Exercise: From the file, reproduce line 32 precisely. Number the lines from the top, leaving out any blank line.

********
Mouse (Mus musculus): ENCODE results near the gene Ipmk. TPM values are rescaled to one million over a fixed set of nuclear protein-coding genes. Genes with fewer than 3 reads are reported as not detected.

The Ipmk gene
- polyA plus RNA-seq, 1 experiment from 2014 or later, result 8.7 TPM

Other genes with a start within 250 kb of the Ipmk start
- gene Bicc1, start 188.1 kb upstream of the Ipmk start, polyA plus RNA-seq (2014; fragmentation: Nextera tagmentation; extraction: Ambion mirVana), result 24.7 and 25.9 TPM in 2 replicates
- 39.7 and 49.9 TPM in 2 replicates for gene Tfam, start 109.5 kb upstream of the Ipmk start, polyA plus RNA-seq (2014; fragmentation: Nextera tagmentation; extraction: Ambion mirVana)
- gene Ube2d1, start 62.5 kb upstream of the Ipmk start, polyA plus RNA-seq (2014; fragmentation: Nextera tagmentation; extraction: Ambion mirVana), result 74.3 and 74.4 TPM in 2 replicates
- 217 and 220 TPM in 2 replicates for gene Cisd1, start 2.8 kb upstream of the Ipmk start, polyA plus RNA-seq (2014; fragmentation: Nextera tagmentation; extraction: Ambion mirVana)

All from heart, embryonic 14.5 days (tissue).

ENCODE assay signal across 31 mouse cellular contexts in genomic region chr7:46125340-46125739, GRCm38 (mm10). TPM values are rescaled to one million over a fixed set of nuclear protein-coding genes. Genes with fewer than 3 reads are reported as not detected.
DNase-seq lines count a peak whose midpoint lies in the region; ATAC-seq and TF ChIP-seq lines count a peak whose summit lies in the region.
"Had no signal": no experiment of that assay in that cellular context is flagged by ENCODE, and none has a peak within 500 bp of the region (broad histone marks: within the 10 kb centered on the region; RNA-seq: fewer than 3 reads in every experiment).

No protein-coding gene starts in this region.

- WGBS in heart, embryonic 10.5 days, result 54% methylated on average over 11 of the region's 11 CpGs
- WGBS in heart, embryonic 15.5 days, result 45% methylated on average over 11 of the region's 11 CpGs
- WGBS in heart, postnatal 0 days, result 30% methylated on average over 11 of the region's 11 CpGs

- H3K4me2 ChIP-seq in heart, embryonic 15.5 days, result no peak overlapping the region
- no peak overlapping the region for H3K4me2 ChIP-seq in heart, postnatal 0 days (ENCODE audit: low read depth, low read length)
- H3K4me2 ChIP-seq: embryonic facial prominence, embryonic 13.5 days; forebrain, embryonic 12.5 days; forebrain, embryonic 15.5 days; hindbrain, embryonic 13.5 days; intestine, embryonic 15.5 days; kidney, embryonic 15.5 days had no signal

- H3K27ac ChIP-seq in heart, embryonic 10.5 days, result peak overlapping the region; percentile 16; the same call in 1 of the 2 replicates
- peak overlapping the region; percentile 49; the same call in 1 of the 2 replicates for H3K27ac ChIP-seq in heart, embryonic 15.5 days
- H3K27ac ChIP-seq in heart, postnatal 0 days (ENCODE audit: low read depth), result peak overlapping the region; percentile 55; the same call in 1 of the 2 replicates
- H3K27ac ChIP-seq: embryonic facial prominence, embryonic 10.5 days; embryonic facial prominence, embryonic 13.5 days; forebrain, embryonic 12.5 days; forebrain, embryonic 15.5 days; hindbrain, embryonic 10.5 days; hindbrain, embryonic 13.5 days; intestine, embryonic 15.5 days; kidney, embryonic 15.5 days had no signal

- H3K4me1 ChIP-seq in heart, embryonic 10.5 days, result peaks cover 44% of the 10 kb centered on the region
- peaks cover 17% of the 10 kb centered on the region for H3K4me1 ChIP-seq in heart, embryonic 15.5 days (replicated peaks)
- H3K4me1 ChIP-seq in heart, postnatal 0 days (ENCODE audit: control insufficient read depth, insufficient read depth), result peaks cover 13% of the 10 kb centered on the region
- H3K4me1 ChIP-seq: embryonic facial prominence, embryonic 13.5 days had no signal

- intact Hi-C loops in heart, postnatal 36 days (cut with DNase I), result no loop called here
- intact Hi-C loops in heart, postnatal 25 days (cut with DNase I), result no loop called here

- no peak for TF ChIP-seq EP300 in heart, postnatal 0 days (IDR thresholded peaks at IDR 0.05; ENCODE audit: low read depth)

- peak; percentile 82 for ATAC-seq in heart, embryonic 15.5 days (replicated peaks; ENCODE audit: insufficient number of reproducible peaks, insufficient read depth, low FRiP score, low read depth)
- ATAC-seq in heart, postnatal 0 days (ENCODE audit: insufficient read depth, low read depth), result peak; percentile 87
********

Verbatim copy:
- ATAC-seq in heart, postnatal 0 days (ENCODE audit: insufficient read depth, low read depth), result peak; percentile 87